My birthday is not only the anniversary of my birth, it is also the anniversary of my first day of school in the United States. My mother brought my sisters and me to this country 34 years ago. Our journey here was not a physically difficult one. We did not cross shark-infested waters in a rickety boat. We did not climb a fence and wade through a murky river. We did not cross an ocean in a ship. We did not come by plane. Instead, we drove across a border we had crossed hundreds of times before as visitors.
We came as immigrants from the beautiful country to the north. We came because my father died and my mother married a new man, an American. I came because I was a child and my mother chose to bring me here.
I stayed because I love it here. I stayed because this is my home and the people I love are here.
Still, I lived for many years as a resident alien, paying taxes, paying social security, but having no right to vote. I ached to vote and yet was scared to make the decision to go through the process of naturalization. As with so many other things, fear and what ifs kept me from making one of the most important decisions of my life.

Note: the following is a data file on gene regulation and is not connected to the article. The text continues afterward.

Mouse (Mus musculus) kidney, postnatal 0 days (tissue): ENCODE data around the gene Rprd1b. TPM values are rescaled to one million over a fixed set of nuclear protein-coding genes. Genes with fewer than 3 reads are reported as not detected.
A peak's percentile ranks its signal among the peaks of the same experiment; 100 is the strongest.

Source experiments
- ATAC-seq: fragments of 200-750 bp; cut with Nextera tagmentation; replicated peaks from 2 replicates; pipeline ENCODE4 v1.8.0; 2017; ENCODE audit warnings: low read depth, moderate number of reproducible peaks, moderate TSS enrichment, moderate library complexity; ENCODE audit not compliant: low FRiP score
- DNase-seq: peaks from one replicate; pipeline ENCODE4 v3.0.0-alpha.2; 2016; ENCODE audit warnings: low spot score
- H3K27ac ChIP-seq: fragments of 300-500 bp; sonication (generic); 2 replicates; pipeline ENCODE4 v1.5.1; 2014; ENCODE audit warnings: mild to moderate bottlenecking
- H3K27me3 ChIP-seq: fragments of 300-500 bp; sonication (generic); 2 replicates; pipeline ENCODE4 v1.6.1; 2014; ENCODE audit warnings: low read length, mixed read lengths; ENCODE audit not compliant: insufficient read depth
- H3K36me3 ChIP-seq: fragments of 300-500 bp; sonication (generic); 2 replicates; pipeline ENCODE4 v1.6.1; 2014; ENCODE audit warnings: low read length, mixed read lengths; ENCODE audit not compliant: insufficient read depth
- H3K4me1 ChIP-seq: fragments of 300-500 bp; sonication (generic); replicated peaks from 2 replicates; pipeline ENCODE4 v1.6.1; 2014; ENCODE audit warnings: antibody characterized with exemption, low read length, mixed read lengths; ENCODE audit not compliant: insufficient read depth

My impetus for change was born five years ago. When my son was born, I filed the paperwork and started on my path to naturalization.
Unfortunately, I missed the last presidential election by a few months. I became a citizen in early 2009 on the coldest day of the year. What I recall was the glorious feeling of belonging as soon as I pledged my allegiance.
Since that day I have voted in elections, but this will be my first presidential election. I cannot fully express with how much joy I approach my opportunity to vote in this election. It is something I have wanted to do, dreamed of even, for a very long time. Those of you who were born with this right might take it for granted, but I sincerely hope you do not. I hope you are informed and I hope you are as excited as I am to vote for your candidates and causes. Most importantly, I hope you will vote.